And it is for their intervention in Left Unity that they will be remembered by many of the rest of the left, bruised by the experience. Left Unity was set up to ‘do politics differently’, but the CPGB-PCC comrades were having none of that. Jack and his team seemed to turn every attempt to make discussion meetings into ‘safe spaces’ (in which people new to politics would feel able to contribute) into, instead, bear gardens. This was necessary, it was explicitly said by our macho mates, because only those with thick skins would really turn out to be the ones with the mettle enough to change the world. What was effectively bullying of members of Left Unity inside the meetings was extended to verbatim reports of what the weaklings had said in the CPGB-PCC gossip sheet Weekly Worker – it functioned for a while as the Private Eye of the left – and members of Left Unity used to wait in dread for what would be reported about them, named, for their comrades, work colleagues and bosses to read about them. The CPGB-PCC was on form, and their comrades sure seemed up for a fight. They left, but not until they had hastened the decline of the organisation, before jumping ship and entering the Labour Party to torment new activists who had looked for something better with Jeremy Corbyn only to be faced with the latest incarnation of this Fight Club of the Left as Labour Party Marxists.

These guys are tough on their enemies and on their friends, and, to their credit, they have dealt firmly and fairly with some pretty unpleasant types who threatened to turn them in some strange new directions; their support for Moshé Machover (who has always denied that he is a member) and their expulsion of Ian Donovan (who found a new home in Socialist Fight) has been exemplary. On the downside, and this where the CPGB-PCC operates as the worst arena for young men to come of age in politics, they have spewed out a stream of dodgy characters who all seem to want to be little Jacks who are confused about what it is to be Tyler Durden and end up causing mayhem in any other group or campaign they touch.

They were predictable as an internal opposition inside the old CPGB they attempted resurrect from the dead, and predictably bad as a stand-alone alternative. From bad old Stalinism to a form of quasi-Trotskyist politics that repeats all the worst of the organisational practices that Lenin and Trotsky themselves criticised, this lot is one to avoid; those who have been on the sharp end of their politics would say this was a group with a wasted life, smirking revenge and complete lack of surprise.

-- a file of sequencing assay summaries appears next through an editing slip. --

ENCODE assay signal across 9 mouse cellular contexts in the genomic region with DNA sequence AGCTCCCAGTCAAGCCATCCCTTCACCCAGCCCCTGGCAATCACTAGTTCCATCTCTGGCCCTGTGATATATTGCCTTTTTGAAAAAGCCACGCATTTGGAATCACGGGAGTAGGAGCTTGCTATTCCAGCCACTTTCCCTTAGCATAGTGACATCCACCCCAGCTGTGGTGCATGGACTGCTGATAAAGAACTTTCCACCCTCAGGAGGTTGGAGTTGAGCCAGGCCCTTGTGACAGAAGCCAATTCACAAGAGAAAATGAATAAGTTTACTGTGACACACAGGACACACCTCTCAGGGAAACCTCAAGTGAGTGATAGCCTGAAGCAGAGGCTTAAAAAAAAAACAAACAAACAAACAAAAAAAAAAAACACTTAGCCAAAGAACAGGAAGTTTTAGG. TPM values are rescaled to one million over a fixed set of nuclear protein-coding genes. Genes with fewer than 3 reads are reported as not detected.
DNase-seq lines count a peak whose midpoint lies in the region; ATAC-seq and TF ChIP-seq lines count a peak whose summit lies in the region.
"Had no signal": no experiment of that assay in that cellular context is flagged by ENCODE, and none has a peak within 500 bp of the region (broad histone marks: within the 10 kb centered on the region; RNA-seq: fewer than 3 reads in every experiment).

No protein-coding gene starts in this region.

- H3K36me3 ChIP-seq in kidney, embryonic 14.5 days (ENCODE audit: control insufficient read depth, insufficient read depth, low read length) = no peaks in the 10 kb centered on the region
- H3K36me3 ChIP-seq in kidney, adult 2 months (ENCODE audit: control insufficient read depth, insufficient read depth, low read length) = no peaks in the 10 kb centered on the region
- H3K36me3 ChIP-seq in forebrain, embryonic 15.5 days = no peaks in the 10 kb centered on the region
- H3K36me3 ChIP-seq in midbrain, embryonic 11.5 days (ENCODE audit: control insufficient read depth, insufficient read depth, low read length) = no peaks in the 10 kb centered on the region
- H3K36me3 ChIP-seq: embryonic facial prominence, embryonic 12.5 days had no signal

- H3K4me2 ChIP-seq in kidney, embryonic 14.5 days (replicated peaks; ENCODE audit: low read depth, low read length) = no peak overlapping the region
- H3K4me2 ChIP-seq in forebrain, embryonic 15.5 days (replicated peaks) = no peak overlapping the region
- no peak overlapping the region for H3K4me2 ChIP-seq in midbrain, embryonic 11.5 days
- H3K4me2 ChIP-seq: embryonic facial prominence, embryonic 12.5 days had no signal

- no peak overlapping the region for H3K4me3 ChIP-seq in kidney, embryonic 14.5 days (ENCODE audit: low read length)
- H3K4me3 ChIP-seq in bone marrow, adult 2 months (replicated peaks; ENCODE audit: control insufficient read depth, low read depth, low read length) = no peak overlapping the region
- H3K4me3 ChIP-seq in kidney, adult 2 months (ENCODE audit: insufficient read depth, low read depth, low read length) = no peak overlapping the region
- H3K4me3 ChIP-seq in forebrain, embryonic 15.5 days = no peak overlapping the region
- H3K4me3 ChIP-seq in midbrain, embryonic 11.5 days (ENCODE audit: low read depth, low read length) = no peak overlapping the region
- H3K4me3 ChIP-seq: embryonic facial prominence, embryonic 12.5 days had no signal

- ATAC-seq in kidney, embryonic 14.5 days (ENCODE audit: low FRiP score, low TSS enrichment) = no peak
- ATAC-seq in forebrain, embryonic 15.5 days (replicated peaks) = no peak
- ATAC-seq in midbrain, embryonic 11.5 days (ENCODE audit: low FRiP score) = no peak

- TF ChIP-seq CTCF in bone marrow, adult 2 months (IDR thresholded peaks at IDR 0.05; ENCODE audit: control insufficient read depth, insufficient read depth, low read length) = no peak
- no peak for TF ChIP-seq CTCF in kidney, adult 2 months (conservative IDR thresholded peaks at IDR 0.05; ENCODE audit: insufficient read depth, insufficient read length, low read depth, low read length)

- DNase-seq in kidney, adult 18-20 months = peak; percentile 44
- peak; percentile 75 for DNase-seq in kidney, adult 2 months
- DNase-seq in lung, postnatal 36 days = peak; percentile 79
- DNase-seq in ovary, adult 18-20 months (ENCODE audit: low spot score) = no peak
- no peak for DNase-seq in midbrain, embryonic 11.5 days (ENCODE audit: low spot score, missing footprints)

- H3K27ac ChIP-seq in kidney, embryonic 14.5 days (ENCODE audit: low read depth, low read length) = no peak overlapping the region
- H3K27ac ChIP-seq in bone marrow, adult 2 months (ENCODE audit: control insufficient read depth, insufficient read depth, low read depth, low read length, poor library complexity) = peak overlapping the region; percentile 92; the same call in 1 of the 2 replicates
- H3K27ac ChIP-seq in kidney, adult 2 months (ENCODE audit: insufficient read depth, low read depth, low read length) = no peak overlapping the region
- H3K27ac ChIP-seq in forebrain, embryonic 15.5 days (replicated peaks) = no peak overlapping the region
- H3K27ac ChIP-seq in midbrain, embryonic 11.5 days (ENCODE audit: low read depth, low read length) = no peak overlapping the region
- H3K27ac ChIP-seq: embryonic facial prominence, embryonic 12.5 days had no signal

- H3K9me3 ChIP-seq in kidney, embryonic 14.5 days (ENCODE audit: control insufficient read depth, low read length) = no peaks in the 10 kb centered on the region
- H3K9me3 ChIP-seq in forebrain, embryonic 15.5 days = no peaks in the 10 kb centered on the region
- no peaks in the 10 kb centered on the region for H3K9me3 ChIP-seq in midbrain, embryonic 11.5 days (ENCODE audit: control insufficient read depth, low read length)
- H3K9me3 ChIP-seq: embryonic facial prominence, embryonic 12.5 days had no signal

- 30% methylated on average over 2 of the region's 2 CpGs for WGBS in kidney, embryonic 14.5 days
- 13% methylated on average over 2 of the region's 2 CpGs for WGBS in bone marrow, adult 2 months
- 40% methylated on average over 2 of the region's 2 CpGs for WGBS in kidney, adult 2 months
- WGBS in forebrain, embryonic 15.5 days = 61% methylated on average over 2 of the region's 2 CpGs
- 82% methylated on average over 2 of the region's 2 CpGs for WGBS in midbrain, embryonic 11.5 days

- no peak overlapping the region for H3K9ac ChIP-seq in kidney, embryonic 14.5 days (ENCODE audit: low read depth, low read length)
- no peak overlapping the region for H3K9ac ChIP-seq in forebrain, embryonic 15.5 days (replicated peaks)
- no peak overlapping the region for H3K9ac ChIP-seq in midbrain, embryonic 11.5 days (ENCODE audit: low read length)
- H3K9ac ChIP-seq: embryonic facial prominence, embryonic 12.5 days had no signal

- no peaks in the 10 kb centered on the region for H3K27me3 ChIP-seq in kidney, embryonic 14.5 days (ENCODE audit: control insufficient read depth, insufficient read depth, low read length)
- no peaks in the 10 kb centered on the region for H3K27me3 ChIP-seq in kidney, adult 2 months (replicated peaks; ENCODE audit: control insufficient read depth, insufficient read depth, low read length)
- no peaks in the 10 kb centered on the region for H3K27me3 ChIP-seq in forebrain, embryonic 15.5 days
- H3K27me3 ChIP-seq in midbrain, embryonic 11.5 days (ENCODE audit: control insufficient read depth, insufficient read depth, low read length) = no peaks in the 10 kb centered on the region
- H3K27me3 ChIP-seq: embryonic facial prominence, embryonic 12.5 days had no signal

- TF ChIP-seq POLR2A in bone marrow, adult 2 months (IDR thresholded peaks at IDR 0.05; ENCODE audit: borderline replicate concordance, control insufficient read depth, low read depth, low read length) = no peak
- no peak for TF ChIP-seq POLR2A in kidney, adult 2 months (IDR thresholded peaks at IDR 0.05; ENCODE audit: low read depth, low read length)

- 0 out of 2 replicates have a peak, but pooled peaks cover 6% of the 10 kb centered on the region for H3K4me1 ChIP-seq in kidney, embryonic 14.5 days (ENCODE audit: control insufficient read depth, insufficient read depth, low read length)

This is part of the FIIMG Mapping the British Left through Film project.

 

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Plan C

The Dispossessed, first published in 1974 with the subtitle ‘An Ambiguous Utopia’ by feminist Taoist science-fiction writer Ursula K Le Guin should be a film, or perhaps not. Perhaps there is something necessarily ambiguous and so something all the more revolutionary about this account of a communist planet that is not pinned down, concretised in images of heroes and sanitised for commercial gain on the big screen. When it was published back in the 1970s the story of dissident scientist Shevek making the unprecedented journey from anarcha-communist Anarres to its capitalist twin planet Urras to work with colleagues he assumes to be freer resonated with the Cold War split between the ‘free world’ and the bureaucratic Stalinist dictatorships behind the Iron Curtain.

Le Guin’s description of Anarres was actually explicitly based on the ‘post-scarcity anarchism’ of revolutionary US ecologist Murray Bookchin. Bookchin, who died in 2006, was once a member of the Fourth International, but gravitated toward anarchist politics with an ecological and feminist edge. But the problem, which The Dispossessed explores with a sensitivity to the lures of power, including to the ‘tyranny of structurelessness’ – the illusion of transparent debate which obscures still-potent hierarchies around dimensions of oppression and exploitation – is that Anarres was not at all a ‘post-scarcity’ planet. It was barely surviving in desert conditions of great scarcity, and so the pressure for corruption of power was all the greater. Anarres has been quarantined, cut off after its successful rebellion by its rich twin planet Urras.

Shevek discovers on Urras that a rebellion is brewing there, that the legacy of the revolution on Anarres is still alive, that the very existence of an alternative, for all of its limitations, energises a new generation of activists. And so Shevek is able to break out of the privileged academic-scientific elite bubble that welcomes and contains him as a celebrity dissident from another world, paraded as a symbol of rebellion against the supposed horrors of collectivism, and he connects with the resistance, realises there is more to the future than isolated individualism. Another world is possible, but what ‘utopia’ is really, in practice, unambiguous? The Dispossessed traces the need for the struggle of the left within the left, of a continual opening of the revolution to multiple and intersecting forms of rebellion, the revolution in permanence. One of the great things about the absence of a film of The Dispossessed is that there is no one big star marked as the hero of the story, no one who would turn Shevek into a real superstar. He plays a key role in the book, but is more than anything a cipher for the differences between communism and capitalism and the struggle to ensure that the overthrow of capitalism really does arrive at a communist future instead of being stalled half-way.